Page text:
Cryptojacking attacks utilize malicious software made to hijack vulnerable systems to stealthily mine for cryptocurrency from the background using crypto mining applications without the consent or knowledge of the victims.
This type of attack has become far more appealing to threat actors because of the lesser quantity of work required for endangering vulnerable systems, as well as the considerable higher payoff an extensive system of coin miners can bring.
Known as “cryptojacking,” the clinic is now recognized as a tool of choice for cybercriminals who are increasingly entangled toward crypto technologies to facilitate their activities.
A continuous investigation hasn’t yet found any evidence that the attackers have obtained personal information of students or staff until the media release was published in StFX’s online newsroom.
Globalnews.ca reports that the cryptojacking attack started on Nov. 1, targeting the university’s substantial community infrastructure for unauthorized mining of a yet-to-be-identified cryptocurrency. Following the malware was discovered, the school immediately pulled its entire network offline, effectively paralyzing all actions relating to its online course program, cloud storage, email solutions, debit transactions, and Wi-Fi.
In an announcement released on Nov. 4, the university disclosed that while there’s no indication that personal or sensitive data was compromised by the malware attack, it required the precautionary decision to take its entire network offline while its own IT specialists work to spot and repair the security breach.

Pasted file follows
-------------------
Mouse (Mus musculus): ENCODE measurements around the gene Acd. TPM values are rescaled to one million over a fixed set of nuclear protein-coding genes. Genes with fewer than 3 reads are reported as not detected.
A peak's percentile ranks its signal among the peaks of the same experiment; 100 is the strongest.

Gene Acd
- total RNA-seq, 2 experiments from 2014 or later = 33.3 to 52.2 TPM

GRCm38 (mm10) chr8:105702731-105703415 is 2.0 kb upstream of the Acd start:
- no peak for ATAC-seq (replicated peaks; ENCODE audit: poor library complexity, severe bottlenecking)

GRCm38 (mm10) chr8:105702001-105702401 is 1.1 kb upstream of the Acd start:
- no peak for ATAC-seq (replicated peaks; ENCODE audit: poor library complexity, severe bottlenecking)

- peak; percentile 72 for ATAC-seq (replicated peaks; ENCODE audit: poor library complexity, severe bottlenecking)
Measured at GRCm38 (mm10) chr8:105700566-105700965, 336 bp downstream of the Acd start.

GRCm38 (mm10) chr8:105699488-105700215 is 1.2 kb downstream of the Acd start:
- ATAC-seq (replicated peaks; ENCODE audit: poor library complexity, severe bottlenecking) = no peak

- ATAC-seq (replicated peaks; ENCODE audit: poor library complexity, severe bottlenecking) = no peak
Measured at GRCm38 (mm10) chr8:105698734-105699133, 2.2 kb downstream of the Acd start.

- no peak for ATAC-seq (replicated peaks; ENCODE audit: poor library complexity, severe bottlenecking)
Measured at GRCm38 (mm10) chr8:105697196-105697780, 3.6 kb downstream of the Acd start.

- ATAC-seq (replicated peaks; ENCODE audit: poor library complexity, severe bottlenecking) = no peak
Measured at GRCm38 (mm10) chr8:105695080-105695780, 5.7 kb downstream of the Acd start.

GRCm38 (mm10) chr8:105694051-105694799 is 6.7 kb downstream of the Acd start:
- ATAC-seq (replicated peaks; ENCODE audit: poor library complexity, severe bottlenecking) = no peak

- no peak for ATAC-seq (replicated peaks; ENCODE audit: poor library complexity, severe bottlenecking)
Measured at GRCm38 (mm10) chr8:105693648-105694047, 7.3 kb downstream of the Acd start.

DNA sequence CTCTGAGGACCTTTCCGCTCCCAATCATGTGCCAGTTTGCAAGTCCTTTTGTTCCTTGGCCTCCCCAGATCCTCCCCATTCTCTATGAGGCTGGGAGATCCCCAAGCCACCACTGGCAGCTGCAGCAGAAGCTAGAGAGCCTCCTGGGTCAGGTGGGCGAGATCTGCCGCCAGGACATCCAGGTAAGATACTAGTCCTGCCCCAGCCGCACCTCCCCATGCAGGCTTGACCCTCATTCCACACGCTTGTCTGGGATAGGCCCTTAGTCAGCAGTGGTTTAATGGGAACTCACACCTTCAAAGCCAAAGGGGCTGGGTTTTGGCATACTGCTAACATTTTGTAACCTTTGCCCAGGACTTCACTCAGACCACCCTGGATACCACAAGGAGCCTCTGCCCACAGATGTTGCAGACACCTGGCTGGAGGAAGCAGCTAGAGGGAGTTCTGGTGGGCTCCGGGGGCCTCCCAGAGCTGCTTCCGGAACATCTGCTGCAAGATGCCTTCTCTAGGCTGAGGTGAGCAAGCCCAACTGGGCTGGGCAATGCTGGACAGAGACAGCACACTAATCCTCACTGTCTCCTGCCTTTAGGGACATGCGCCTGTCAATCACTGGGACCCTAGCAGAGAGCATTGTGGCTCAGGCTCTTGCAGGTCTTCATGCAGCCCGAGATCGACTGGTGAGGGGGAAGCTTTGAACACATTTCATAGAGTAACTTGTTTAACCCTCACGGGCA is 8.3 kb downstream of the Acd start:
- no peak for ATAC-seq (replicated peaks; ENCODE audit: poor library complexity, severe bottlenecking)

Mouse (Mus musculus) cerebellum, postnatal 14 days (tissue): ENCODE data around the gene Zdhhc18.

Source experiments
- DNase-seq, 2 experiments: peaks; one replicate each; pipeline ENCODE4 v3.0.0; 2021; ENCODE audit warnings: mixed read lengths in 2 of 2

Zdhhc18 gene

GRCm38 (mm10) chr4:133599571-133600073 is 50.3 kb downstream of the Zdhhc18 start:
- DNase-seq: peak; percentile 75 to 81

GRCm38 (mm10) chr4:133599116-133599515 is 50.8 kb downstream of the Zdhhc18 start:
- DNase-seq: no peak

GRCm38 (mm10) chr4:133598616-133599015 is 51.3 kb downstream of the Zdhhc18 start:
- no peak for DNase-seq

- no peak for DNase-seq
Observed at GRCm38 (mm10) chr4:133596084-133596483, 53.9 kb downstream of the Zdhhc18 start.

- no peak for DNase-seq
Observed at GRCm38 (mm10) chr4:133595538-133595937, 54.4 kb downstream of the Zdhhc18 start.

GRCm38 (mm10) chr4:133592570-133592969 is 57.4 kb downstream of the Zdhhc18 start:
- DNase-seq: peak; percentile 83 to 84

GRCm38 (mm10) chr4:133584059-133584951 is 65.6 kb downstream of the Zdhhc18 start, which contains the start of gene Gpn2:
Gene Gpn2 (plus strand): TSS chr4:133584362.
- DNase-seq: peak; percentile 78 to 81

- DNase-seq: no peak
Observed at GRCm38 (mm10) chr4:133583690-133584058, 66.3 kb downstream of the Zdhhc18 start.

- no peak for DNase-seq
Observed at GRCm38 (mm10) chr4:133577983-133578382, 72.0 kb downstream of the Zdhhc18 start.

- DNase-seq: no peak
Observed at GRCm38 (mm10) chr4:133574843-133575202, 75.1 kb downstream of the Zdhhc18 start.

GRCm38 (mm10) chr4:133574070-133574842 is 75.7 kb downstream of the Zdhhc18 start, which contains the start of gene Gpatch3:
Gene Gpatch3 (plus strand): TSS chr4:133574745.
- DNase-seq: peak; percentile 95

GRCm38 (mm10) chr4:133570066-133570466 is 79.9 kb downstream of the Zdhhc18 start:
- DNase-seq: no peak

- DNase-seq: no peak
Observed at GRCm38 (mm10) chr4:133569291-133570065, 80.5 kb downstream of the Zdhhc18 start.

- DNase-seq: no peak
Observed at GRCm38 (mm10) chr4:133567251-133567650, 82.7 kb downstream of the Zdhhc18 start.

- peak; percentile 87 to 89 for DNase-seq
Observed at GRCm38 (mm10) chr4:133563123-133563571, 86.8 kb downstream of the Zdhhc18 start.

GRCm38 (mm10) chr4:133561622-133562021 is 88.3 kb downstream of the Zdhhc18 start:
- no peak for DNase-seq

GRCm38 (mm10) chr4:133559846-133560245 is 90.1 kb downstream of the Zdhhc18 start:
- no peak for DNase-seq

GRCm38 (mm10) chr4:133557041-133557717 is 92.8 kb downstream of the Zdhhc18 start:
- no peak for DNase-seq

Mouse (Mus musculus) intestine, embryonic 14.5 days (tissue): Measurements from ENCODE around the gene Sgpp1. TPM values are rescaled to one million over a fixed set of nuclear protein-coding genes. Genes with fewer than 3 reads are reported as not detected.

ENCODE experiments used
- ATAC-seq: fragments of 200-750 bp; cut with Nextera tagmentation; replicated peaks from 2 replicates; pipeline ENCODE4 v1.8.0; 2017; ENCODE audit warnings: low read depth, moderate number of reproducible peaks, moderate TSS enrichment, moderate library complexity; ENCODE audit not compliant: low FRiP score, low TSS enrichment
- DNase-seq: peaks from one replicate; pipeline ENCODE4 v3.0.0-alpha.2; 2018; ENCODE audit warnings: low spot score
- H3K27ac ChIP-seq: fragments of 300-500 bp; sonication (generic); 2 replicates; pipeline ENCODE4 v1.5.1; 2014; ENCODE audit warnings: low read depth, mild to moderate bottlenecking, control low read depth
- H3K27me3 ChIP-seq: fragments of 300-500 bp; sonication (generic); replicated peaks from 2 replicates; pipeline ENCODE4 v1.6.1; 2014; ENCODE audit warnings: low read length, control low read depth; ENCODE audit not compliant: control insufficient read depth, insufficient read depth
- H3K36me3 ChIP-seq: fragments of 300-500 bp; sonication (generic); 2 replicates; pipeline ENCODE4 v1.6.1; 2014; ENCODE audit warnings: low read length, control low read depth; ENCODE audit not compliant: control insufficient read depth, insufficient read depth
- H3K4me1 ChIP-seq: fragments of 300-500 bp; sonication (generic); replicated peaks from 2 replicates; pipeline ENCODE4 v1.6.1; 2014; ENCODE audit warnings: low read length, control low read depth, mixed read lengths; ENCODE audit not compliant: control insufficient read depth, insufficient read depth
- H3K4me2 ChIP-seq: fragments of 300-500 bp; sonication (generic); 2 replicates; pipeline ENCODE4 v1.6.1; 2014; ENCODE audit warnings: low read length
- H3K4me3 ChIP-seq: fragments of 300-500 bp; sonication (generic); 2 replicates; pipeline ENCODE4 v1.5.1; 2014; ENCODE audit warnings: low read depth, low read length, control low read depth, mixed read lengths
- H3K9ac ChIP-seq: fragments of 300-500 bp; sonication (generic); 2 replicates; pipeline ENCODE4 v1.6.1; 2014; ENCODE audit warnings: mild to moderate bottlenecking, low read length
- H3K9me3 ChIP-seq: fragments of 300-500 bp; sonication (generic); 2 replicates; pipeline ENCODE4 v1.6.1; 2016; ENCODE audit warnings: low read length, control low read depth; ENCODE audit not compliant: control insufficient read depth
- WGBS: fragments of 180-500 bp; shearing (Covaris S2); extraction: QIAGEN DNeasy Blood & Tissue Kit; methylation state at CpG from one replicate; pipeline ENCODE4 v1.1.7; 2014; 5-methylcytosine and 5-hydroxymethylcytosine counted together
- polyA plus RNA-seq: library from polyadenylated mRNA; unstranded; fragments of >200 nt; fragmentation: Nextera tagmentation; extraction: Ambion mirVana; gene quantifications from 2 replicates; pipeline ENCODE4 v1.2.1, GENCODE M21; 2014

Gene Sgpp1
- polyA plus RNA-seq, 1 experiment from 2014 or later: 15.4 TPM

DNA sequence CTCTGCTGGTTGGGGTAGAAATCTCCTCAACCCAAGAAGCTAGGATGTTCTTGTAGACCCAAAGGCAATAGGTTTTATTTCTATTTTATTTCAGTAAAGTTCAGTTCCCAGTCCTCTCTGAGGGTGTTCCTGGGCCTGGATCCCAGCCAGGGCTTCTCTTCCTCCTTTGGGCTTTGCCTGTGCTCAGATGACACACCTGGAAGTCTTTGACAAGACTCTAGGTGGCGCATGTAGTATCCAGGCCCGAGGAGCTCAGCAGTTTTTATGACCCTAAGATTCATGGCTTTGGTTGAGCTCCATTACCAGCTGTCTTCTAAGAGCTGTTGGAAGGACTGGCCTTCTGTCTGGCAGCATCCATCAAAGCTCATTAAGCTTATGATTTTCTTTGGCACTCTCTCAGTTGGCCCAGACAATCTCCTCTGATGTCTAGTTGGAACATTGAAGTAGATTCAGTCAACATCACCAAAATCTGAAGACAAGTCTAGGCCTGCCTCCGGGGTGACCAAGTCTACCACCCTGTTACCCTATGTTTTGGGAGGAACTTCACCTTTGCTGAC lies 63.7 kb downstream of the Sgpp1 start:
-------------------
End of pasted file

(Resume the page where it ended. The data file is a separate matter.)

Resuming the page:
Assuring the college community which services will be restored in a staggered manner, the announcement also instructed everyone at the university to reset their college accounts passwords.
Cryptojacking: An International Security Headache
In October, it was disclosed that fake Adobe flash upgrades have been being used as Trojan horses to install crypto mining program.
Earlier, it was also reported that the Indian government suffered a set of cryptojacking malware attacks with different municipal governments throughout the country concentrated.
Against this background, McAfee Labs warned in September that cryptojacking detections jumped a massive 86 percent in Q2 2018, making it one of the fastest rising threat categories in cybersecurity along with ransomware.
At least 30 percent of UK businesses reported crypto miner attacks in July 2018, and the issue appears set to worsen as it’s relatively cheap and easy to present such malware into enterprise-level networks like St. Francis Xavier University.
The St. Francis Xavier University implemented improved security measures and reset all system passwords to block similar attacks which could affect the university’s systems later on.